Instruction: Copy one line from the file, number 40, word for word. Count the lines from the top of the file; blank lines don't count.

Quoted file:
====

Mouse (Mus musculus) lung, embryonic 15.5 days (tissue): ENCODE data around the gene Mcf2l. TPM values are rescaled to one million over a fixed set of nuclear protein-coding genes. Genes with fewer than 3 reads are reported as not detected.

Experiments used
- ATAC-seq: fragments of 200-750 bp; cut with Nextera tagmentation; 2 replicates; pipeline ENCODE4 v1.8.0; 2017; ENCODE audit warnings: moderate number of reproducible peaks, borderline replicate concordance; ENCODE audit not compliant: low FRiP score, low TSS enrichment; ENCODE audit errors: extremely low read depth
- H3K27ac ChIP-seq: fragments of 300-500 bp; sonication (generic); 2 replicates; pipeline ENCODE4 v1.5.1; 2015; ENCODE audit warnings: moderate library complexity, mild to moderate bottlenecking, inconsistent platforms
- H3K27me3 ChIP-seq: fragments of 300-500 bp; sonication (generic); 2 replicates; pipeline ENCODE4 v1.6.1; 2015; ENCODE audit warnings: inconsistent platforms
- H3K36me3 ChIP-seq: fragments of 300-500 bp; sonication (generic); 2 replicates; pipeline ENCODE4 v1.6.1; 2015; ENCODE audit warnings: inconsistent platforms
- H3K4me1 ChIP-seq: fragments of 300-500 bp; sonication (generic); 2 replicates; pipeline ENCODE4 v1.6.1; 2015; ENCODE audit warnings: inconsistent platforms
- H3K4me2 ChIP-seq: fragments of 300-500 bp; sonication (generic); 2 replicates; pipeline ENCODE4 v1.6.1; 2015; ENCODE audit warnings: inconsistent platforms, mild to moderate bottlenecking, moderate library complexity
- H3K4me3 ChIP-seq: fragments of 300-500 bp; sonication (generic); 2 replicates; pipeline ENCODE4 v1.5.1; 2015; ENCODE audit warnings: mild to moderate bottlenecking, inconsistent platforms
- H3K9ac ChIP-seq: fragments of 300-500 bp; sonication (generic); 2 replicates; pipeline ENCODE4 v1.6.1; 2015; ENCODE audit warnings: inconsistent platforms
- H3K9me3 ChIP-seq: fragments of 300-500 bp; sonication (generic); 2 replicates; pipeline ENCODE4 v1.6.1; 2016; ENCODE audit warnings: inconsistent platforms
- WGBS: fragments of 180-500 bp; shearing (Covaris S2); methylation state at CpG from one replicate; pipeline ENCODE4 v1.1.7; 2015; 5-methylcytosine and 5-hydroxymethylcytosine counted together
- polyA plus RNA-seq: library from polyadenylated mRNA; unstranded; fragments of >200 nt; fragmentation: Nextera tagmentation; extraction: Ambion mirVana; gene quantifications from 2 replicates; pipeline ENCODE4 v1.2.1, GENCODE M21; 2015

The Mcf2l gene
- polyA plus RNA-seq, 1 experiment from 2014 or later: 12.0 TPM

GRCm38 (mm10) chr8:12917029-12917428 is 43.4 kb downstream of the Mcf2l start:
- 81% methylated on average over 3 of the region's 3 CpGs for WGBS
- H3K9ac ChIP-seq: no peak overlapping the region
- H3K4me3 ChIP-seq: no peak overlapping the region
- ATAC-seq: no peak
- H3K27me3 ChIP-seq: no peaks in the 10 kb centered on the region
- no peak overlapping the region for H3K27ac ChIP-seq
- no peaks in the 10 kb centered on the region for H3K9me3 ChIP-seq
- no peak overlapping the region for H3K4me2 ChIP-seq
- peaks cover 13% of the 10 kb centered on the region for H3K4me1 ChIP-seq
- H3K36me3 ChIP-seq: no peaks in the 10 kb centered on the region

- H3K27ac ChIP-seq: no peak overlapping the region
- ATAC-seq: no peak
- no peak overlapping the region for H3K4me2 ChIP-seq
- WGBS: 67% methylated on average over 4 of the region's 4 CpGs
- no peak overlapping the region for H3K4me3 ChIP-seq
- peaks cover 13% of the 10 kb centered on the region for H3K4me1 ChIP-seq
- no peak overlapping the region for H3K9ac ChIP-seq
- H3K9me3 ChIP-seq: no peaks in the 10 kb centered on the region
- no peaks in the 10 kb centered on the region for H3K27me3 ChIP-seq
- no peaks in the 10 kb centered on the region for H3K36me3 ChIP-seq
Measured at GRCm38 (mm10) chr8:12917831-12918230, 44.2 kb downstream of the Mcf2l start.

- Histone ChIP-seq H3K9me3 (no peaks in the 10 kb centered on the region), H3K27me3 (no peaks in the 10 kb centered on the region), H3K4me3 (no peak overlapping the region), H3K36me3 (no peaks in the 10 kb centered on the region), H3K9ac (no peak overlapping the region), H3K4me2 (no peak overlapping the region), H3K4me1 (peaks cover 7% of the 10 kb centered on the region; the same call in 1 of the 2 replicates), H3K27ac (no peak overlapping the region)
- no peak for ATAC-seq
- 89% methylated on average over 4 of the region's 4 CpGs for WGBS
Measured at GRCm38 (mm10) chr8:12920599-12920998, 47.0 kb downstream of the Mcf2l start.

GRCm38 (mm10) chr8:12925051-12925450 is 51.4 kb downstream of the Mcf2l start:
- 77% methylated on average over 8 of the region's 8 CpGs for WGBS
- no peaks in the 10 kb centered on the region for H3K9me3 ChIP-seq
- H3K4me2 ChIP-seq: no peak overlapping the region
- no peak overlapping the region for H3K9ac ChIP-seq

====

- 89% methylated on average over 4 of the region's 4 CpGs for WGBS